Throughout Africa, Asia, and Latin America, there is no dearth of stories where communities have been forced to leave their lands to make way for government-sanctioned and corporate-driven natural resource extraction.
You would not need to look far to find communities in areas where such projects in the name of development are taking place. Communities are forced to live under increasingly insecure conditions because their main source of life and livelihoods, access to communal lands, water, and forests, as well as their safety and security, are threatened by extractive industries and mega-infrastructure projects.
Women carry the heaviest burden of extractivism and the social and environmental devastation that is a product of it. The actions and omissions of states and corporations destroying the environment, affect and restrict the exercise of their rights and threaten their lives.
“I thought about my community and how it was before, how we lived on the shores of the lake, fishing and living off that. I felt a lot of sadness, remembering those indigenous groups and communities that have disappeared because now we do not have water or lakes; they have dried up due to the mining. And I felt the water that the mining companies have polluted, and how this contaminated water is in my body, and I felt sad because we cannot do anything about it. I felt helpless and anger to fight the extractivist government that endangers us.” (Margarita Aquino, RENAMAT, Bolivia).
In every continent, women environmental defenders are harassed, threatened, criminalized and murdered, because their activism to protect common goods are a threat to big corporations. However, their space for dissent and self-representation has become increasingly frought with risks and threats from the corporate, state and military powers that are driving the policies and decisions on resource exploitation. Women environmental defenders are criminalized for “opposing to progress”, and in some countries, they are accused of terrorism by laws aiming to limit their social mobilization.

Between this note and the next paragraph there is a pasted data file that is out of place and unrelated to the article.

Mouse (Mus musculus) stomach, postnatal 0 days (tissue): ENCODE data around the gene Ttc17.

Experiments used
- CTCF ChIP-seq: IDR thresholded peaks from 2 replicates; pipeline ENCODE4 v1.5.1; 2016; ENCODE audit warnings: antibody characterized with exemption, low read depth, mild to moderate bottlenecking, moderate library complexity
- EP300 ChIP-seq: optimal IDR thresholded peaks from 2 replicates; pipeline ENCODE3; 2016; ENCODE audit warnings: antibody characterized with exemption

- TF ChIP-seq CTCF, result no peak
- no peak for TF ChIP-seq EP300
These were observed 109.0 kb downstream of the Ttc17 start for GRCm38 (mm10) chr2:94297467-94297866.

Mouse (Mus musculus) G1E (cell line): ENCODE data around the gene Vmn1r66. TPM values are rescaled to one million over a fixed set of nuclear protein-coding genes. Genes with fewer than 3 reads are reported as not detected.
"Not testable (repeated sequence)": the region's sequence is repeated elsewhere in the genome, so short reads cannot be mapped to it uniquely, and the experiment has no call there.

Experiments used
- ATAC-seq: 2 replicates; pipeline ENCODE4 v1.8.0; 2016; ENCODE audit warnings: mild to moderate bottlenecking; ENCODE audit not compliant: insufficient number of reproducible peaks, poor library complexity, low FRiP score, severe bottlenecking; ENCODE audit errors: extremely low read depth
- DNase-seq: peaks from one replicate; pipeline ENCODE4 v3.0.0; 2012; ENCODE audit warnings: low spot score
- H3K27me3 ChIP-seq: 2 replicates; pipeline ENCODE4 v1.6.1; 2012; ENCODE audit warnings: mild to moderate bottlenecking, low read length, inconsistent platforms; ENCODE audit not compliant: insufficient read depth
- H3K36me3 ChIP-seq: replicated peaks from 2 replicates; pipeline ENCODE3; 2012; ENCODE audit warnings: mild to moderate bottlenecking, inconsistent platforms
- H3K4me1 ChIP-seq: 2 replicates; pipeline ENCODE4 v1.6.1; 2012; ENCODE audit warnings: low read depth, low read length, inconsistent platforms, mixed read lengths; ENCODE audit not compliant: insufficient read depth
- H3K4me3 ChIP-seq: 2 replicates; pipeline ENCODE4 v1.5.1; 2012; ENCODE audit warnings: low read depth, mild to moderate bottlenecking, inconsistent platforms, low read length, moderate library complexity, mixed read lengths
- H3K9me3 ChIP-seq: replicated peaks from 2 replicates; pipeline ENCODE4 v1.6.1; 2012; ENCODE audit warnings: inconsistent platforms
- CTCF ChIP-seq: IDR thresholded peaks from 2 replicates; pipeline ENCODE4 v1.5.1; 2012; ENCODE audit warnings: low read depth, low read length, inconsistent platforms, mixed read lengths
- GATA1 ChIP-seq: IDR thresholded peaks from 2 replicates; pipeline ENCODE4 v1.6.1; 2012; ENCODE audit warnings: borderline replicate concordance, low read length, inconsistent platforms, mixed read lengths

The number of assassinated women human rights defenders is constantly increasing in contexts of violence and impunity (See Impunity for Violence: Against Women Defenders of Territory, Common Goods, and Nature in Latin America).
Despite these realities, women are raising their voice against the destructive impacts of mining on their lives and their environment. Women across continents are coming together to build collective platforms for representation and global solidarity to resist mining and promote an alternative sustainable model.
They are strengthening their knowledge and capacities on women’s and territorial rights using major feminist approaches and communication and digital tools to address the problems, as well as the legal mechanisms to demand their rights.
Building their capacities helps them defending themselves and resisting. To be fully up to date and aware of their subject in question allows them to respond in the most adequate way, to create collective responses, to be social and political actors, not victims.
For articulating, strengthening, and empowering women environmental voices and demands, were born Women and Mining Network in Asia (WAMA), WoMin in Africa, Urgent Action Fund – Latin America and the Caribbean, and Colectivo CASA in Bolivia. They are joining together, in the network of the Global Alliance for Green and Gender Action (GAGGA), to demonstrate the power of women in dismantling detrimental economic and political models that distort human sustainability and environmental well-being.
John Paul Pezzi, mccj
VIVAT International NGO,
with consultative special status at UN